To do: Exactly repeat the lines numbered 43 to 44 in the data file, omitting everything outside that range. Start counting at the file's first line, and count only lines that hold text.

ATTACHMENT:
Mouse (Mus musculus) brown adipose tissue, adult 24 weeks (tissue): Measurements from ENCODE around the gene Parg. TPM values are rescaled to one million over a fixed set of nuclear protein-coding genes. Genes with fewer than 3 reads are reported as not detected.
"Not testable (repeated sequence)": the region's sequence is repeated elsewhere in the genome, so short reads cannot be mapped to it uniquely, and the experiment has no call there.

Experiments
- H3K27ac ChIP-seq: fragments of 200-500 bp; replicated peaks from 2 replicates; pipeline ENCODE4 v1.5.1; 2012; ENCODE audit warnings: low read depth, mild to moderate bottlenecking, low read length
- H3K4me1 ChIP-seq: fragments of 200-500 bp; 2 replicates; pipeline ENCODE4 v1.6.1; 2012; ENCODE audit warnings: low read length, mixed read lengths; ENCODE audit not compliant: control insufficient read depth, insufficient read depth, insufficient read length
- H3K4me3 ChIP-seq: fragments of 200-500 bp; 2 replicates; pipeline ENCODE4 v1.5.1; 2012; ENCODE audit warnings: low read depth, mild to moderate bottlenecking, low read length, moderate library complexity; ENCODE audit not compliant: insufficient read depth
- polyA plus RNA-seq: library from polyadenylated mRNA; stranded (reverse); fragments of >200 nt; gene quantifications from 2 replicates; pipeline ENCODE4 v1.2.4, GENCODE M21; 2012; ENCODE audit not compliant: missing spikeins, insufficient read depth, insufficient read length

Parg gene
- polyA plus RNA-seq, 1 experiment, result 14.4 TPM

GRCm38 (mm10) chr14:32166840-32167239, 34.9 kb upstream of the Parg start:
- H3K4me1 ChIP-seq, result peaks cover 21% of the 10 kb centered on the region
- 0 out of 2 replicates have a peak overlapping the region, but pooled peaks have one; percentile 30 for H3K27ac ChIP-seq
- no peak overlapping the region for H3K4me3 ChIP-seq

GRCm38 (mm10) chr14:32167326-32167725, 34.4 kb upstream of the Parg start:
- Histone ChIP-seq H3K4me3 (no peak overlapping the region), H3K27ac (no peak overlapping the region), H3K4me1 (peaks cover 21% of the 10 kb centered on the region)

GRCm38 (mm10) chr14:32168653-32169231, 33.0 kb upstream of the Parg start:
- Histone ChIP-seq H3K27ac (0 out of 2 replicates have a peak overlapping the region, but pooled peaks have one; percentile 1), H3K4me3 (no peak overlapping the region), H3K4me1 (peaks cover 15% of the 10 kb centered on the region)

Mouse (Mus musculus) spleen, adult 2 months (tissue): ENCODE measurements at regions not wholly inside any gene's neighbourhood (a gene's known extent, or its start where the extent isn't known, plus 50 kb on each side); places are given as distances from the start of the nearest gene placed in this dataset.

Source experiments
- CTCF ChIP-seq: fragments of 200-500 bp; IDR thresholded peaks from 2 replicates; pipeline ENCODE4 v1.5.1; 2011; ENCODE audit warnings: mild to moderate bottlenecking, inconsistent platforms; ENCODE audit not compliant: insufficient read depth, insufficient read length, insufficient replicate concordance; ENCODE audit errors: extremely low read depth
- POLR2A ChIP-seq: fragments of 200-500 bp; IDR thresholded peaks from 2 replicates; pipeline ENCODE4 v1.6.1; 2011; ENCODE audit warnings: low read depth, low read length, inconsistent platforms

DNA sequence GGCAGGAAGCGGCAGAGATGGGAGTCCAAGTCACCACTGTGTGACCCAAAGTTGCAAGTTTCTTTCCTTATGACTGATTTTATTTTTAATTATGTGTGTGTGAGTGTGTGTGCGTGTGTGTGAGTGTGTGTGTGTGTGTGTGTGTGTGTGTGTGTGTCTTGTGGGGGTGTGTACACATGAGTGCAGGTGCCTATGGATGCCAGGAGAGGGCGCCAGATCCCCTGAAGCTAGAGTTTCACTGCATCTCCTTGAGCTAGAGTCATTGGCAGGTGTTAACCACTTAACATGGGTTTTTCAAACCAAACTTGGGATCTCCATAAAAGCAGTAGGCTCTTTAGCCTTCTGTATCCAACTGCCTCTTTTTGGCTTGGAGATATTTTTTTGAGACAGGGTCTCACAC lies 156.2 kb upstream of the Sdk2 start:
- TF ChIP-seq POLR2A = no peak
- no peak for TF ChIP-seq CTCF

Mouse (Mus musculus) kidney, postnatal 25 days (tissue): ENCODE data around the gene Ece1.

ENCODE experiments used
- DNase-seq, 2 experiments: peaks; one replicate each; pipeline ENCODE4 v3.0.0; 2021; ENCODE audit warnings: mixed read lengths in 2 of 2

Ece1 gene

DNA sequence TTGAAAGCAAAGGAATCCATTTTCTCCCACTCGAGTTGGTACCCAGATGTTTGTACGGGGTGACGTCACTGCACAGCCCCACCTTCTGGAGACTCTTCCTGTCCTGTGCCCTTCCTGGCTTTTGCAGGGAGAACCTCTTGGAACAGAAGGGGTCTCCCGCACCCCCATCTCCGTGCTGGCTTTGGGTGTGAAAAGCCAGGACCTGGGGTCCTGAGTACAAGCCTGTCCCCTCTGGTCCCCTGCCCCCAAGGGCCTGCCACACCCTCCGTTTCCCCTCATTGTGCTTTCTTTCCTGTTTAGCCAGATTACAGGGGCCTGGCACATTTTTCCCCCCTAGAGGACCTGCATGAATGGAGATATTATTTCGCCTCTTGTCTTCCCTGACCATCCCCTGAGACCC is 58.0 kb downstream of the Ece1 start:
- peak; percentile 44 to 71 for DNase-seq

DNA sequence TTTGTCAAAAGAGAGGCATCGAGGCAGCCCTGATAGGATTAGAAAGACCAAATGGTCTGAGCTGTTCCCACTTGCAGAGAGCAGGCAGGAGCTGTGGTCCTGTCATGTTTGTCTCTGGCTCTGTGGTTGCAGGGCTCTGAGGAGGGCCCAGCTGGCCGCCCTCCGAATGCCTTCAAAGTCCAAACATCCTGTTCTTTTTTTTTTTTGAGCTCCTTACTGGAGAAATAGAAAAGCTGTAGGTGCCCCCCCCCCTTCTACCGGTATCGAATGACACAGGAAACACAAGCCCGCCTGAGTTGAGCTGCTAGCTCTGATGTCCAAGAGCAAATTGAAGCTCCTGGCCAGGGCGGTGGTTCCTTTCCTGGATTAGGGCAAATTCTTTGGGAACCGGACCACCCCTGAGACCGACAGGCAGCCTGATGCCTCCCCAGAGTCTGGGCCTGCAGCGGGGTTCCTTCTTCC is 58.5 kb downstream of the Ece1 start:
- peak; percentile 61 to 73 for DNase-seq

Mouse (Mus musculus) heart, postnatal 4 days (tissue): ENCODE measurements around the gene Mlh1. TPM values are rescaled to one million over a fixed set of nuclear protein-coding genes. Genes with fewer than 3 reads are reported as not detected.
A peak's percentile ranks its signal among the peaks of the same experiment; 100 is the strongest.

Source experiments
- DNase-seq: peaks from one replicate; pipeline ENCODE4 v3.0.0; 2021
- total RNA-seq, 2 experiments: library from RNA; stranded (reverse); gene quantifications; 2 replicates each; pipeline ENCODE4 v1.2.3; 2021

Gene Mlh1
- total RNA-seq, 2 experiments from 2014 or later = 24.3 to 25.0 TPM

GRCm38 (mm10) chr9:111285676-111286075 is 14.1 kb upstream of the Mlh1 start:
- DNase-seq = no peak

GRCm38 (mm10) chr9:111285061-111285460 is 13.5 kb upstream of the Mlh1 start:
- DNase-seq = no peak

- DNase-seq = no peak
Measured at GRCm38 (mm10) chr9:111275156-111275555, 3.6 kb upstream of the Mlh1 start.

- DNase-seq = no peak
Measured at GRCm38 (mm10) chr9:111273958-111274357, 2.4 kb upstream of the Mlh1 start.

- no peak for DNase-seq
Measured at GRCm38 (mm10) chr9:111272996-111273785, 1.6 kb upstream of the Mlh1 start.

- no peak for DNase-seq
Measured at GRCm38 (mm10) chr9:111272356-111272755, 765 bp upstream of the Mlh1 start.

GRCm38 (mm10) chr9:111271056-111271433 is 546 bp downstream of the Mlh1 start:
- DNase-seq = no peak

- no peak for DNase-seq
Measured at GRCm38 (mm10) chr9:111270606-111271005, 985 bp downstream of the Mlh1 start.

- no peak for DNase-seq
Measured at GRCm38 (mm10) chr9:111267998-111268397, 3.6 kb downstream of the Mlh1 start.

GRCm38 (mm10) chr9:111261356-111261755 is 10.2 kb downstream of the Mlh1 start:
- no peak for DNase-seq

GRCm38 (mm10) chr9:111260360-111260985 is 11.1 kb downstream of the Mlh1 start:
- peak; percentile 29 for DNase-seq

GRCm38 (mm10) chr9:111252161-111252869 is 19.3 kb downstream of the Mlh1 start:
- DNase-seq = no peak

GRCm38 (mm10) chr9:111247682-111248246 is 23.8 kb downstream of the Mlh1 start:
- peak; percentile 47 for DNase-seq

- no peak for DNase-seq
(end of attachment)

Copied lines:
- DNase-seq = no peak

- DNase-seq = no peak